The Yeltsin connections are key to the Nornickel truce that Putin helped broker in 2012 and go to the heart of the current wrangling.
As part of that deal, Roman Abramovich, an early Putin backer who reportedly had an apartment inside Yeltsin’s Kremlin, and Valentin Yumashev, Yeltsin’s son-in-law and the father of Deripaska’s estranged wife Polina, became mediators. Potanin and Deripaska each sold about 2.5 percent of Nornickel to Abramovich and handed him their voting rights to another 7.5 percent apiece.
Abramovich agreed to a five-year lock-up period for his own shares, but that ended in December and now he’s looking to cash out, prompting Deripaska to file suit in London to preserve the status quo.
A judge ruled this month that Abramovich can sell about two-thirds of his 6.4 percent stake to both Nornickel owners on a pro rata basis, provided the transactions are upheld at a hearing in May. Potanin closed his part of the deal Thursday, lifting his stake to almost 33 percent. Deripaska’s acquisition, if completed, will keep his stake just below the 30 percent threshold that would trigger a mandatory offer to other shareholders, a move his creditors would vigorously oppose, people familiar with the matter said.
And there’s another provision in the 2012 pact that Deripaska, whose relationship with a self-described sexpert is making international headlines, is seeking to avoid. If Abramovich’s stake drops below 1 percent then Yumashev, grandfather to Deripaska’s two kids, may become the sole arbiter of the dispute.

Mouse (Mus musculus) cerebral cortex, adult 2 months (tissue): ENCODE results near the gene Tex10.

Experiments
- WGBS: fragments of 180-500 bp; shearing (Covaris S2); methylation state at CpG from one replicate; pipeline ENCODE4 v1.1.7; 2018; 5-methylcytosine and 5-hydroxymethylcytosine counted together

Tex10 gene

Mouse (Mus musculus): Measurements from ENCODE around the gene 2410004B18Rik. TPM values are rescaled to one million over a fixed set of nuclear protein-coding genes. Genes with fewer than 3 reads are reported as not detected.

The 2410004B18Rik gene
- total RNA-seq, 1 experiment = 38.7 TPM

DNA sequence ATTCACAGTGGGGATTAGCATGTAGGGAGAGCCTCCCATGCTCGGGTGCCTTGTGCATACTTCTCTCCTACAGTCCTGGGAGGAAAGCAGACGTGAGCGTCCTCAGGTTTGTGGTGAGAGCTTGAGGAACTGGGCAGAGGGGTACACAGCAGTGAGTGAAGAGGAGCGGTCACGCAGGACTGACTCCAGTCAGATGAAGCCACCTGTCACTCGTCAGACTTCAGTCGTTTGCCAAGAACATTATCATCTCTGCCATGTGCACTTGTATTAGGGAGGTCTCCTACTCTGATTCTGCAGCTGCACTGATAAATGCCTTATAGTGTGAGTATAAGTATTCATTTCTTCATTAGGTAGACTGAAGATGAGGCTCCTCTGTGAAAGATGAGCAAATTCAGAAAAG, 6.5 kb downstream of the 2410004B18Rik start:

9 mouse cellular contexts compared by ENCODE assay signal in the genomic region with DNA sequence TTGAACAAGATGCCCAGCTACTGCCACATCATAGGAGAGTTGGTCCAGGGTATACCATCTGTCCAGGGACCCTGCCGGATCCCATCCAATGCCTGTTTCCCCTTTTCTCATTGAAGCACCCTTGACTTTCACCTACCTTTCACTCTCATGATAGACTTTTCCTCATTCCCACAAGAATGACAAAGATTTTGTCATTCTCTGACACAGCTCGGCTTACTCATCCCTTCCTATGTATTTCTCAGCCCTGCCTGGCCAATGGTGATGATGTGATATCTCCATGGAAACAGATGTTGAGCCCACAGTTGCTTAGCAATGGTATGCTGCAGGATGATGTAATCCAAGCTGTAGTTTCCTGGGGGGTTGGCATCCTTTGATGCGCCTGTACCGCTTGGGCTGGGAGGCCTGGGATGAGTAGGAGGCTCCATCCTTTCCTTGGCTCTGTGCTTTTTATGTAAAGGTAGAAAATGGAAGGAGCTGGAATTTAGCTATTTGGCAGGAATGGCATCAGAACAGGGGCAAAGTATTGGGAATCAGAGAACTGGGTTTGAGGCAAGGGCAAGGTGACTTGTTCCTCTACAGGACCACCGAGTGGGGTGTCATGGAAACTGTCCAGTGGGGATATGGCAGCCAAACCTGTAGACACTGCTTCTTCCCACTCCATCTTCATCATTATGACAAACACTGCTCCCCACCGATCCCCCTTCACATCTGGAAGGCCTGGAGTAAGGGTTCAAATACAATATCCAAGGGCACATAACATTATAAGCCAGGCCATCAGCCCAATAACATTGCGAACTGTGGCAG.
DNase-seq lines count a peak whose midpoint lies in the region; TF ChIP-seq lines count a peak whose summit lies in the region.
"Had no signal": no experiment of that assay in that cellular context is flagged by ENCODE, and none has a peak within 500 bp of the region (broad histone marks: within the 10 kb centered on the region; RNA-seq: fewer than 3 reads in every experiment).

A high-end escort who claims to have been Deripaska’s lover published a tell-all book titled, “How to Seduce a Billionaire.” The woman even posted photos on social media of what appears to be Deripaska and a top Putin aide on a yacht she says she was hired to work on in 2016. She also claims to have audio recordings of the men that prove Russia meddled in the U.S. election.
Given the multiple headaches, it would be in Deripaska’s interest to strike a compromise or risk a revolt by powerful shareholders within his own company, Rusal, including fellow billionaire Viktor Vekselberg, according to Kirill Chuyko, head of research at BCS Global Markets in Moscow.
“Without a new deal, this conflict may lead not only to a change in the shareholder structure of Norilsk, but likely even Rusal itself,” Chuyko said.
And lurking in the background, as always, is Putin, whose involvement doesn’t come cheap.
When the KGB veteran who was seconded to Nornickel during the crisis stepped down, Potanin and Deripaska agreed to pay him the richest golden parachute in Russian history—$100 million, with 10 percent going to a charity for widows and orphans of intelligence officers.